Congenital Heart Surgery

Outcomes in Anomalous Aortic Origin of a Coronary Artery Following a Prospective Standardized Approach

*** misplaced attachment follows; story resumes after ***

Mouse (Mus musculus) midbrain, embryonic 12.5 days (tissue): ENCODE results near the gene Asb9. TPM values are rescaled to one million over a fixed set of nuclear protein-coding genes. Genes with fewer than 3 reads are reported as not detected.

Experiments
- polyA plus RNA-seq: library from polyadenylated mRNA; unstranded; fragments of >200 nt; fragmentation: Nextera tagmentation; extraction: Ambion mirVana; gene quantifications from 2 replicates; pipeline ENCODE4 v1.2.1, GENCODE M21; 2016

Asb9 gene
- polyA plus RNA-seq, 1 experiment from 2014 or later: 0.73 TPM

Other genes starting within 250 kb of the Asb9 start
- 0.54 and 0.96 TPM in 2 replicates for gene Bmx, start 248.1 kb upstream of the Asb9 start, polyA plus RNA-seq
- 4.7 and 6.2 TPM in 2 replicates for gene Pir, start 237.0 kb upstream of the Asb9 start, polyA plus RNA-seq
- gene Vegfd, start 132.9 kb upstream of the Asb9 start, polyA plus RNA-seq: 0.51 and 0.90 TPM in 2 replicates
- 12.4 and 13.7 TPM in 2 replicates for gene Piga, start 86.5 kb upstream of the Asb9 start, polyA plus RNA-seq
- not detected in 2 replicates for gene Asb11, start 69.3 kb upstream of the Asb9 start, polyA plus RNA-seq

Outcomes in Anomalous Aortic Origin of a Coronary Artery Following a Prospective Standardized Approach. Molossi S, Agrawal H, Mery CM, Krishnamurthy R, Masand P, Sexson Tejtel SK, Noel CV, Qureshi AM, Jadhav SP, McKenzie ED, Fraser CD Jr.Circ Cardiovasc Interv. 2020 Feb;13(2):e008445. doi: 10.1161/CIRCINTERVENTIONS.119.008445. Epub 2020 Feb 13.PMID: 32069111   Take Home Points: Surgical unroofing of anomalous aortic origin of a coronary artery cannot be offered to all patients and alternatives are needed. Transection and reimplantation of anomalous aortic origin of a coronary artery offer good results at a 4-year follow-up. After surgical repair, ˜ 90% of patients with anomalous aortic origin of a coronary artery can be cleared for exercise.     Commentary from Dr. Frederic Jacques (Quebec City, QC, Canada), chief section editor of Congenital Heart Surgery Journal Watch: Summary: Surgical correction of anomalous aortic origin of a coronary artery is usually offered to symptomatic patients and high-risk asymptomatic patients in order to correct or prevent ischemia, and to prevent sudden death. The creation of an unobstructed coronary blood inflow from the appropriate sinus of Valsalva is the goal. Unroofing of the intramural and interarterial course of the coronary artery is the most common surgical procedure performed for such anomaly. However, it is not always possible to perform it due to anatomic variants, and it is not devoted of postoperative risks including coronary events, coronary reinterventions, and aortic insufficiency. Bonilla-Ramirez et al. compared their results with a transection and reimplantation technique in 16 patients to 45 unroofings at Texas Children’s Hospital. Preoperatively, about 45% had exertional symptoms and 30% nonexertional symptoms (leaving another 25% asymptomatic). Objective ischemia was demonstrated by stress cardiac MRI in 46%. Compared to unroofing, the transection and reimplantation technique required longer cardiopulmonary and aortic cross-clamp time by about one third. One patient with the transection and reimplantation technique had recurrent ischemia mandating CABG at a median follow-up of 4 years (compared to none among unroofing). One patient with unroofing had recurrent sudden cardiac arrest due to a previously unrecognized myocardial bridge. This patient had a redo with the transection and reimplantation technique and did well thereafter according to the authors. Over 90% of patients were cleared for exercise in both groups after surgical repair and postoperative non-invasive assessment. The transection and reimplantation led to the demonstration of less postoperative ischemia than the unroofing.   Comment: Surgeons dealing with anomalous aortic origin of a coronary artery know that unroofing —although favored— is not always possible. This paper from Bonilla-Ramirez et al. (along others such as Gaillard M. et al. featured in November 2020), is reassuring as it states that other ways of creating an unobstructed coronary inflow in such anomalies can result in good mid-term outcomes. The authors describe their decision not to perform unroofing for 3 categories of patients: 1) the course of the coronary artery is below the commissure, 2) when unroofing does not relocate the ostium to the appropriate sinus, and 3) when unroofing results in compression by the intercoronary pillar. Stating their rationale, they also express that they do not use osteoplasty techniques and that they do not create aortic buttons. The fact that one patient with unroofing and recurrent symptoms was treated by the alternative technique of transection and reimplantation highlights the facts that not all patients have the same baseline anatomy and that likely the repair should be tailored to the individual problem rather than trying to fit every anatomical variant with a standard technique. Interestingly, the failure of a post-reimplantation technique leading to CABG highlights that surgical manipulation of coronary origins is not devoted of potential complications. It makes us wonder if creating an aortic button may have prevented such complication. As the authors suggest, postoperative assessment by provocative myocardial ischemia testing should be performed before allowing exercise to prevent complications. As most studies have a limited follow-up (about 5 years), further studies with longer follow-up will be needed to better define the freedom from ischemic events among repaired anomalous aortic origin of a coronary artery. No question, we need large multicentric studies with long follow-up to better understand what technique should be applied to what anatomical variant and what should be expected or prevented in these patients down the road.